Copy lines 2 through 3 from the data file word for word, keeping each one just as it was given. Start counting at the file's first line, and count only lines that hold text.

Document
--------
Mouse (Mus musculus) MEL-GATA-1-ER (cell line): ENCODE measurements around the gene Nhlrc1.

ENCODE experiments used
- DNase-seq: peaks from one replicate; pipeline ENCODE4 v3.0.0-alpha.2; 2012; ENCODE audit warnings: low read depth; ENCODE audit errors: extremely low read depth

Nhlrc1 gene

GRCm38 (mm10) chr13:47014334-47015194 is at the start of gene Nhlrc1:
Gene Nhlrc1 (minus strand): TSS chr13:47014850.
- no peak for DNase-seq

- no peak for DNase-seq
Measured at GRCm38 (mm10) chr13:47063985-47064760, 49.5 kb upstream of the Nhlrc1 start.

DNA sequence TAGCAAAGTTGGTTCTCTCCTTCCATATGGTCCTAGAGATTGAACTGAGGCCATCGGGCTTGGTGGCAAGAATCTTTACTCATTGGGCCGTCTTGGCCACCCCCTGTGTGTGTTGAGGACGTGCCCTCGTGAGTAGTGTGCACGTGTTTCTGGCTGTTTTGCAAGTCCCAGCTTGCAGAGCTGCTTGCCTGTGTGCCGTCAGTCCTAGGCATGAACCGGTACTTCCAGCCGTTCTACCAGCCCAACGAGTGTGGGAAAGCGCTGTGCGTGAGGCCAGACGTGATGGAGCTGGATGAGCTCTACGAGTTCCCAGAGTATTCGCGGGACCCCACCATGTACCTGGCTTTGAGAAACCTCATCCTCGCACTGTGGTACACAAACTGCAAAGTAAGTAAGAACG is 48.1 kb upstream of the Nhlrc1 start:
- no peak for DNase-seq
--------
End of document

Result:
ENCODE experiments used
- DNase-seq: peaks from one replicate; pipeline ENCODE4 v3.0.0-alpha.2; 2012; ENCODE audit warnings: low read depth; ENCODE audit errors: extremely low read depth